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The Chicago Transit Authority (CTA) has completed the installation of 1,000 high-definition (HD) surveillance cameras across the Red and Blue line subway stations to help reduce the crime rate.
The announcement was made by CTA president Dorval Carter and Chicago Mayor Rahm Emanuel. The project forms part of the $38m Safe & Secure Program.
Mayor Emanuel said: “Through this investment, we’re building on a world-class public transportation system that provides the comfortable, safe and secure experience every rider deserves.
“Upgrading CTA’s surveillance network with state-of-the-art, high definition cameras will help ensure the safety and security of all passengers who rely on our bus and rail system to get to work, school and to destinations across our great city.”
"CTA’s high-definition surveillance cameras strengthen the CPD’s ability to keep buses, trains and the entire city safe."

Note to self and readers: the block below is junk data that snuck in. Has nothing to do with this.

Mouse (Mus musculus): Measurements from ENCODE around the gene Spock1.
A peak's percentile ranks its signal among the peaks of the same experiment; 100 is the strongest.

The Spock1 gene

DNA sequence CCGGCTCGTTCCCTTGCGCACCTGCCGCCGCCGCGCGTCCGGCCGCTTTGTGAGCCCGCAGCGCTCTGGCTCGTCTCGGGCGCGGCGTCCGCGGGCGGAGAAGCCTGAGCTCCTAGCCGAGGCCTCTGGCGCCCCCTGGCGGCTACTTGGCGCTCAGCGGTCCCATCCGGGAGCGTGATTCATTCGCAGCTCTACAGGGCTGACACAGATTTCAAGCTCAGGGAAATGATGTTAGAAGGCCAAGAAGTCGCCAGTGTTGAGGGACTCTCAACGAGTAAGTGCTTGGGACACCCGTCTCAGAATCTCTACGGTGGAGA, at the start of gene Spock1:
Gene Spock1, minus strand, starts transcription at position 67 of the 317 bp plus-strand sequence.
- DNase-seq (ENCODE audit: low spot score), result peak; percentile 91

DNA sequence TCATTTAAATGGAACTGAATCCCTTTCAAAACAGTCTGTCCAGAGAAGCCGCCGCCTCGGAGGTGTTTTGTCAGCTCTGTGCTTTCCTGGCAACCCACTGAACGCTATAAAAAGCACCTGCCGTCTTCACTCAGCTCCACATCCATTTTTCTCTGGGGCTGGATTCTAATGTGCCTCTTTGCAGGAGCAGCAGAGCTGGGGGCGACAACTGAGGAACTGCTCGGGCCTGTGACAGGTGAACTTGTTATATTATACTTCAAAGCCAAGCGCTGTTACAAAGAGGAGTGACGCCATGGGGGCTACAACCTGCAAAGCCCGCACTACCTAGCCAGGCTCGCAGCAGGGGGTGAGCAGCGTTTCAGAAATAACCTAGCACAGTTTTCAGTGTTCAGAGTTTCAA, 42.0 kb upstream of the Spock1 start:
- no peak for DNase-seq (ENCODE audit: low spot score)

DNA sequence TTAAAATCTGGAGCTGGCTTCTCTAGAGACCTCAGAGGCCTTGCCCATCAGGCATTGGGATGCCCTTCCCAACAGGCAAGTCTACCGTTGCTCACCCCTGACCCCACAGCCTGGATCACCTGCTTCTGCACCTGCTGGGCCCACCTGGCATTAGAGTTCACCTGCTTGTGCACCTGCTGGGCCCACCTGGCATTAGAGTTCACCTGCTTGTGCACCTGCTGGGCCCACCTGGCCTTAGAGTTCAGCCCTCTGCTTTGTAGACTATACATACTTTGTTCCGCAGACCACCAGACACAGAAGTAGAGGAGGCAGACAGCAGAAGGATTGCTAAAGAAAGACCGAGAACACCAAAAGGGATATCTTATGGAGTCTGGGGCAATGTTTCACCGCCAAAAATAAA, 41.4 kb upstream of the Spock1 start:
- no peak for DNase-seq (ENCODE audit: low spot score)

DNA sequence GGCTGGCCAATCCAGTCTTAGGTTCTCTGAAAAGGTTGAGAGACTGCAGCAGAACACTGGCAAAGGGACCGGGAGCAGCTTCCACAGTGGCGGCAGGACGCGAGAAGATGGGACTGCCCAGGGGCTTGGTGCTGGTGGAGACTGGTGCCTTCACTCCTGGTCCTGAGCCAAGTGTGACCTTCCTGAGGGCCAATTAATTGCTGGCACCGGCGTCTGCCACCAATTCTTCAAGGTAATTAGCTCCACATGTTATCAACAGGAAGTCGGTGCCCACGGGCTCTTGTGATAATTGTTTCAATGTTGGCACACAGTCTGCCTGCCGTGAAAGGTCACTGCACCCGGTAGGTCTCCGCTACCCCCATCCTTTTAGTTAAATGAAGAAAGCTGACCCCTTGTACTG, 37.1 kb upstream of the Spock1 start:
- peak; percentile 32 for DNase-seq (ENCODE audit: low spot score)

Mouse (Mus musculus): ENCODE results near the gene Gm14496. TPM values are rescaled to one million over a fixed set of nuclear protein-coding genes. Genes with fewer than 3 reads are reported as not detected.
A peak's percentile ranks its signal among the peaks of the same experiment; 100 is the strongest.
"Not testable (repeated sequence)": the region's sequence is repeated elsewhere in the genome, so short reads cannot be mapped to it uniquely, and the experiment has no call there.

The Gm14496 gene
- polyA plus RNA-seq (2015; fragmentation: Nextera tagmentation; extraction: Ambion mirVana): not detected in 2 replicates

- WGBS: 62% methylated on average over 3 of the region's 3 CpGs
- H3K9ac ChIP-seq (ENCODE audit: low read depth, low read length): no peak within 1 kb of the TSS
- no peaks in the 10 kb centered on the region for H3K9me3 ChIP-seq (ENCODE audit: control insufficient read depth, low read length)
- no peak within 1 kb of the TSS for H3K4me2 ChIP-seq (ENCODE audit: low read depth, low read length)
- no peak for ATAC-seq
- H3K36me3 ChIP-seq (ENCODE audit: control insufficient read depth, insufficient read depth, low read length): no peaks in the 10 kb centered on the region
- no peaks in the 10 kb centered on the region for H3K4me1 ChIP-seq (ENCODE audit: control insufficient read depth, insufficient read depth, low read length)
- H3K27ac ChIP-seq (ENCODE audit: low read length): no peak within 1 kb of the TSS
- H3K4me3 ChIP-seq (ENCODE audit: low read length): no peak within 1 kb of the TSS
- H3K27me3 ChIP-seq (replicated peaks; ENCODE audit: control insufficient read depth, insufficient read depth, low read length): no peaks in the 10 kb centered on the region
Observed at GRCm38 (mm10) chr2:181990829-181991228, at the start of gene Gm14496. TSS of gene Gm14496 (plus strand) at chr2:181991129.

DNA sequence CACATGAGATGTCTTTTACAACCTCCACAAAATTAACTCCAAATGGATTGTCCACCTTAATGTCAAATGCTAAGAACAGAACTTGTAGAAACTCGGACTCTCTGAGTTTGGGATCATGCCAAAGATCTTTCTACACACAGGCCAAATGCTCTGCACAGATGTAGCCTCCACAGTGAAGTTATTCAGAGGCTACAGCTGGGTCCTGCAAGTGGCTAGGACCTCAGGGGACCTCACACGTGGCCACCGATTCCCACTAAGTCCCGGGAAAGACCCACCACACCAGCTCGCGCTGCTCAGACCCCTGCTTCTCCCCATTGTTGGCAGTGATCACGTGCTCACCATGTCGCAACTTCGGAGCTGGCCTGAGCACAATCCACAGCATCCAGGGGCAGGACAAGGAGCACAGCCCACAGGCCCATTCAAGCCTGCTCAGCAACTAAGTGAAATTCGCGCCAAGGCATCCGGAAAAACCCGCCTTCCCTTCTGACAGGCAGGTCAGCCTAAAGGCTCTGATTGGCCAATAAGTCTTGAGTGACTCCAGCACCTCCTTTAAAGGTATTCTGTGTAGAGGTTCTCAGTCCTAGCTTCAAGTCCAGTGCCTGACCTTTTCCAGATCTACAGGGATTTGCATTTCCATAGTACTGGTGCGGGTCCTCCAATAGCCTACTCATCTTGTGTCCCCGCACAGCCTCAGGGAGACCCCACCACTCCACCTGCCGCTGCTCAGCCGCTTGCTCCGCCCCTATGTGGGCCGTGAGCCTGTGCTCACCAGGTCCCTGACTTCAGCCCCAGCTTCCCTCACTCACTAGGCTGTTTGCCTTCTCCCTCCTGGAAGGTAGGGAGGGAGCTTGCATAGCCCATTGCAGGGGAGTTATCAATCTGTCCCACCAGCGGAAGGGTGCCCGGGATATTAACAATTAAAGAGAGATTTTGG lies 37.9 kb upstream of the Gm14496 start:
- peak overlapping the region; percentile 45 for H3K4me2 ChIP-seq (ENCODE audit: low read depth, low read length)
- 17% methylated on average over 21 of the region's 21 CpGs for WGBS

The project began in May last year, when crews started replacing and updating old analog surveillance cameras with new HD cameras across all nine Red Line subway stations and all 12 Blue Line subway stations.
As part of the project, nearly 660 cameras have been upgraded and 340 cameras installed, which increased the previous subway station camera coverage by over 50%.
Since 2011, the CTA’s security camera network has grown more than two-fold and currently includes more than 32,000 cameras system-wide.
CTA said that its cameras have been helping police in arresting nearly 200 persons per annum, identifying crime patterns and carrying out remote surveillance missions.
Chicago Police Superintendent Eddie Johnson said: “CTA’s high-definition surveillance cameras strengthen the CPD’s ability to keep buses, trains and the entire city safe.
This article first appeared on www.railway-technology.com
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